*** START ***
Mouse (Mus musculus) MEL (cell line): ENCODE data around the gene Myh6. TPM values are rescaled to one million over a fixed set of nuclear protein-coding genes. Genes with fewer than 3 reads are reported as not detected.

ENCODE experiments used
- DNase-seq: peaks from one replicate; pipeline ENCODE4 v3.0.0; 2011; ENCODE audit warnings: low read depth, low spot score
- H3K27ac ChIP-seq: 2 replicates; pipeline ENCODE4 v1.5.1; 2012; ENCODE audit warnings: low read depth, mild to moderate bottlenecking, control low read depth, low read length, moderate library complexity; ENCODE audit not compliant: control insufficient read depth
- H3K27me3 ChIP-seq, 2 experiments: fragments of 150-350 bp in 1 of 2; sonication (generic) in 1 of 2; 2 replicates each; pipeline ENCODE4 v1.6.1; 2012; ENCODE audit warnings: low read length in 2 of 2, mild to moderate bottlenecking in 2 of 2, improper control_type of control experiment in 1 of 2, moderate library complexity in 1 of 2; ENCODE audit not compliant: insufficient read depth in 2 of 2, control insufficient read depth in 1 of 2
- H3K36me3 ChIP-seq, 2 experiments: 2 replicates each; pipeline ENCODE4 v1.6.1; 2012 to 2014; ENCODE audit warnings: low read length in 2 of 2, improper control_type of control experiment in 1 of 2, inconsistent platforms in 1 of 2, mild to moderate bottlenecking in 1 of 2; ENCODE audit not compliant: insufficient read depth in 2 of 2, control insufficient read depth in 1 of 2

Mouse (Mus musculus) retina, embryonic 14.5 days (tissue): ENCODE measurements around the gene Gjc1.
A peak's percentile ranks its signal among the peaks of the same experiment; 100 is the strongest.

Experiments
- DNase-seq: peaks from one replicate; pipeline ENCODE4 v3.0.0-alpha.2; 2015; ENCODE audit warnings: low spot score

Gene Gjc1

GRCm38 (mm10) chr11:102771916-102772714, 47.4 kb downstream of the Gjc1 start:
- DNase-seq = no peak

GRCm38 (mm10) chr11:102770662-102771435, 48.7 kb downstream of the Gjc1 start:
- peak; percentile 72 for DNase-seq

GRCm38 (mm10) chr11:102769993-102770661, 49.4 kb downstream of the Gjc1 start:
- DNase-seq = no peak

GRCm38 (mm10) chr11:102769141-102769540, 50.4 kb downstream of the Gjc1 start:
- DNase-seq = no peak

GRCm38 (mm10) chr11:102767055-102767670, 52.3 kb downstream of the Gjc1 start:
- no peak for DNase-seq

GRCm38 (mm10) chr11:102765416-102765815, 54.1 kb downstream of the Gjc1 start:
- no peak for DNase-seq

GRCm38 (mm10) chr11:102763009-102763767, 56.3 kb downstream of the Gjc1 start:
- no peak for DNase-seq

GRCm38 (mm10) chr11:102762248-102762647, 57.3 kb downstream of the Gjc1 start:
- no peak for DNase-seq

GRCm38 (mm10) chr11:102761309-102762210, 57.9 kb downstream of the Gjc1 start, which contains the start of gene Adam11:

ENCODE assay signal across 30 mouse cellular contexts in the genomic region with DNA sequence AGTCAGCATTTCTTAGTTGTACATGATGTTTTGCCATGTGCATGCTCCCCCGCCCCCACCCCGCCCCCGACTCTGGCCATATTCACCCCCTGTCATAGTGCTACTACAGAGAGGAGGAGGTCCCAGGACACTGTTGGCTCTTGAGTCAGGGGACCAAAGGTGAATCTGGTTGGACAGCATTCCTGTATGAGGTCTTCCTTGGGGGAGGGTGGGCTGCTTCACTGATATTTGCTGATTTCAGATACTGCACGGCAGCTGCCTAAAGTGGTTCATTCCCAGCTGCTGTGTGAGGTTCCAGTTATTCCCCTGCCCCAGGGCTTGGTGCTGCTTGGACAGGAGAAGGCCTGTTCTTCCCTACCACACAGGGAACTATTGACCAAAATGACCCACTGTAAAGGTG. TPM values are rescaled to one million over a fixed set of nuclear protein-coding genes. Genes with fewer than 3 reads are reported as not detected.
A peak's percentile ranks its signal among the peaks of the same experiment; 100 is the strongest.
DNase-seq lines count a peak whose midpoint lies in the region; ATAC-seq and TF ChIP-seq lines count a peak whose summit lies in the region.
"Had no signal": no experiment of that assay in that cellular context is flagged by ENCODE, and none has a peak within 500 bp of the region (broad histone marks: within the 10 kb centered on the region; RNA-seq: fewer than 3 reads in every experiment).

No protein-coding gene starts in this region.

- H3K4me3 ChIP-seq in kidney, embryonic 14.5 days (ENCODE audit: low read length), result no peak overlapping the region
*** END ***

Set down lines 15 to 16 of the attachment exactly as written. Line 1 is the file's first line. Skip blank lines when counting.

- peak; percentile 72 for DNase-seq

GRCm38 (mm10) chr11:102769993-102770661, 49.4 kb downstream of the Gjc1 start: